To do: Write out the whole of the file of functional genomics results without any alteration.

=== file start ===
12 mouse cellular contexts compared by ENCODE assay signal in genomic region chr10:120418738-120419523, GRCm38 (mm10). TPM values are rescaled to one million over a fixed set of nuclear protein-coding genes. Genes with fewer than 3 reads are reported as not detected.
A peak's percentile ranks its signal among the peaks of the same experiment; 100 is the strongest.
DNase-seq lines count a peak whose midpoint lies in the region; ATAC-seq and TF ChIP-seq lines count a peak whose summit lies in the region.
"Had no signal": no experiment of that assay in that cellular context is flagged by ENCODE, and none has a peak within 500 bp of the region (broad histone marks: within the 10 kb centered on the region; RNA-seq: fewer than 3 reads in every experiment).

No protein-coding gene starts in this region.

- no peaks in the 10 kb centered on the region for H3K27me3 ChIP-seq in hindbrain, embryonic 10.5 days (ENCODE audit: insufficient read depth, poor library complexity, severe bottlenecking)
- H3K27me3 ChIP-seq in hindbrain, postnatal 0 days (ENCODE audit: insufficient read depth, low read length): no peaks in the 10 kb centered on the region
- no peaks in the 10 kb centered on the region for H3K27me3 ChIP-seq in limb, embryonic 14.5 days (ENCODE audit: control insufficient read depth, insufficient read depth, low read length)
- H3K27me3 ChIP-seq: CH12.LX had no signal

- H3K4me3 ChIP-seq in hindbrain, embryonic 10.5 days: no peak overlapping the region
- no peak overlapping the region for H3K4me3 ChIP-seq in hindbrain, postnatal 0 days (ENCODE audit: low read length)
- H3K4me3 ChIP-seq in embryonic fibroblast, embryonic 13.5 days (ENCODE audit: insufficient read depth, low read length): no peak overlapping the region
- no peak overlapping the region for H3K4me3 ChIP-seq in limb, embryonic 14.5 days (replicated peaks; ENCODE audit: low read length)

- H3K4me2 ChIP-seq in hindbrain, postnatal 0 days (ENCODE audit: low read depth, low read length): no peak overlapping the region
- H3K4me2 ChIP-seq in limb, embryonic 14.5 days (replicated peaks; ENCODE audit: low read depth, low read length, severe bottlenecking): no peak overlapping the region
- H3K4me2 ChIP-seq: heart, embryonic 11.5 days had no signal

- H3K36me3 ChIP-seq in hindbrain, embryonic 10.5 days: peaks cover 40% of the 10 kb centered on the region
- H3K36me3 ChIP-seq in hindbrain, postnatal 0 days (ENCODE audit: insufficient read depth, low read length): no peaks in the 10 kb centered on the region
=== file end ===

12 mouse cellular contexts compared by ENCODE assay signal in genomic region chr10:120418738-120419523, GRCm38 (mm10). TPM values are rescaled to one million over a fixed set of nuclear protein-coding genes. Genes with fewer than 3 reads are reported as not detected.
A peak's percentile ranks its signal among the peaks of the same experiment; 100 is the strongest.
DNase-seq lines count a peak whose midpoint lies in the region; ATAC-seq and TF ChIP-seq lines count a peak whose summit lies in the region.
"Had no signal": no experiment of that assay in that cellular context is flagged by ENCODE, and none has a peak within 500 bp of the region (broad histone marks: within the 10 kb centered on the region; RNA-seq: fewer than 3 reads in every experiment).

No protein-coding gene starts in this region.

- no peaks in the 10 kb centered on the region for H3K27me3 ChIP-seq in hindbrain, embryonic 10.5 days (ENCODE audit: insufficient read depth, poor library complexity, severe bottlenecking)
- H3K27me3 ChIP-seq in hindbrain, postnatal 0 days (ENCODE audit: insufficient read depth, low read length): no peaks in the 10 kb centered on the region
- no peaks in the 10 kb centered on the region for H3K27me3 ChIP-seq in limb, embryonic 14.5 days (ENCODE audit: control insufficient read depth, insufficient read depth, low read length)
- H3K27me3 ChIP-seq: CH12.LX had no signal

- H3K4me3 ChIP-seq in hindbrain, embryonic 10.5 days: no peak overlapping the region
- no peak overlapping the region for H3K4me3 ChIP-seq in hindbrain, postnatal 0 days (ENCODE audit: low read length)
- H3K4me3 ChIP-seq in embryonic fibroblast, embryonic 13.5 days (ENCODE audit: insufficient read depth, low read length): no peak overlapping the region
- no peak overlapping the region for H3K4me3 ChIP-seq in limb, embryonic 14.5 days (replicated peaks; ENCODE audit: low read length)

- H3K4me2 ChIP-seq in hindbrain, postnatal 0 days (ENCODE audit: low read depth, low read length): no peak overlapping the region
- H3K4me2 ChIP-seq in limb, embryonic 14.5 days (replicated peaks; ENCODE audit: low read depth, low read length, severe bottlenecking): no peak overlapping the region
- H3K4me2 ChIP-seq: heart, embryonic 11.5 days had no signal

- H3K36me3 ChIP-seq in hindbrain, embryonic 10.5 days: peaks cover 40% of the 10 kb centered on the region
- H3K36me3 ChIP-seq in hindbrain, postnatal 0 days (ENCODE audit: insufficient read depth, low read length): no peaks in the 10 kb centered on the region